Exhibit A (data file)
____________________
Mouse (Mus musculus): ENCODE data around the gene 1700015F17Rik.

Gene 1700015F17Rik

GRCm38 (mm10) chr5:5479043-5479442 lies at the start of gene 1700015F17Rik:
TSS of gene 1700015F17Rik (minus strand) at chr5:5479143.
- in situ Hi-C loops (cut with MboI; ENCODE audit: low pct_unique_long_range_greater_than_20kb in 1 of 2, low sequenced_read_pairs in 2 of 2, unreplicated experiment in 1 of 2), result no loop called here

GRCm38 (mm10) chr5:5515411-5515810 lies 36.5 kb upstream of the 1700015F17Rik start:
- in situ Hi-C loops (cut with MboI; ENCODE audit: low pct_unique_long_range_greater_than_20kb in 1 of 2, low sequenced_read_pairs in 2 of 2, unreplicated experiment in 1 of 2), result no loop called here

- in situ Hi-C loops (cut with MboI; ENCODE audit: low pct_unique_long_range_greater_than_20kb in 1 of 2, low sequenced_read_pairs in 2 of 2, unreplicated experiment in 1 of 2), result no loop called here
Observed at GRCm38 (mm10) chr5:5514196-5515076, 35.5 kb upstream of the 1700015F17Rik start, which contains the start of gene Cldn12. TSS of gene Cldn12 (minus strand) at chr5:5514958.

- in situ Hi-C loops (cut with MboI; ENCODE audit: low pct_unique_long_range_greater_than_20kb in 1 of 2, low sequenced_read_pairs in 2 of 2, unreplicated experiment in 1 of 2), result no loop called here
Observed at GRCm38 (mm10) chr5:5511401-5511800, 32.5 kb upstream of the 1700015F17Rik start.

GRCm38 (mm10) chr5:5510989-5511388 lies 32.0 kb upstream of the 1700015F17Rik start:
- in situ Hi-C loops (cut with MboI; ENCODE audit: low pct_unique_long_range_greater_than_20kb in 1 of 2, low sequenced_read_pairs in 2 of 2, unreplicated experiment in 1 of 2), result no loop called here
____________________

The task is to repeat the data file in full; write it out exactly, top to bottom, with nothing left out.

Mouse (Mus musculus): ENCODE data around the gene 1700015F17Rik.

Gene 1700015F17Rik

GRCm38 (mm10) chr5:5479043-5479442 lies at the start of gene 1700015F17Rik:
TSS of gene 1700015F17Rik (minus strand) at chr5:5479143.
- in situ Hi-C loops (cut with MboI; ENCODE audit: low pct_unique_long_range_greater_than_20kb in 1 of 2, low sequenced_read_pairs in 2 of 2, unreplicated experiment in 1 of 2), result no loop called here

GRCm38 (mm10) chr5:5515411-5515810 lies 36.5 kb upstream of the 1700015F17Rik start:
- in situ Hi-C loops (cut with MboI; ENCODE audit: low pct_unique_long_range_greater_than_20kb in 1 of 2, low sequenced_read_pairs in 2 of 2, unreplicated experiment in 1 of 2), result no loop called here

- in situ Hi-C loops (cut with MboI; ENCODE audit: low pct_unique_long_range_greater_than_20kb in 1 of 2, low sequenced_read_pairs in 2 of 2, unreplicated experiment in 1 of 2), result no loop called here
Observed at GRCm38 (mm10) chr5:5514196-5515076, 35.5 kb upstream of the 1700015F17Rik start, which contains the start of gene Cldn12. TSS of gene Cldn12 (minus strand) at chr5:5514958.

- in situ Hi-C loops (cut with MboI; ENCODE audit: low pct_unique_long_range_greater_than_20kb in 1 of 2, low sequenced_read_pairs in 2 of 2, unreplicated experiment in 1 of 2), result no loop called here
Observed at GRCm38 (mm10) chr5:5511401-5511800, 32.5 kb upstream of the 1700015F17Rik start.

GRCm38 (mm10) chr5:5510989-5511388 lies 32.0 kb upstream of the 1700015F17Rik start:
- in situ Hi-C loops (cut with MboI; ENCODE audit: low pct_unique_long_range_greater_than_20kb in 1 of 2, low sequenced_read_pairs in 2 of 2, unreplicated experiment in 1 of 2), result no loop called here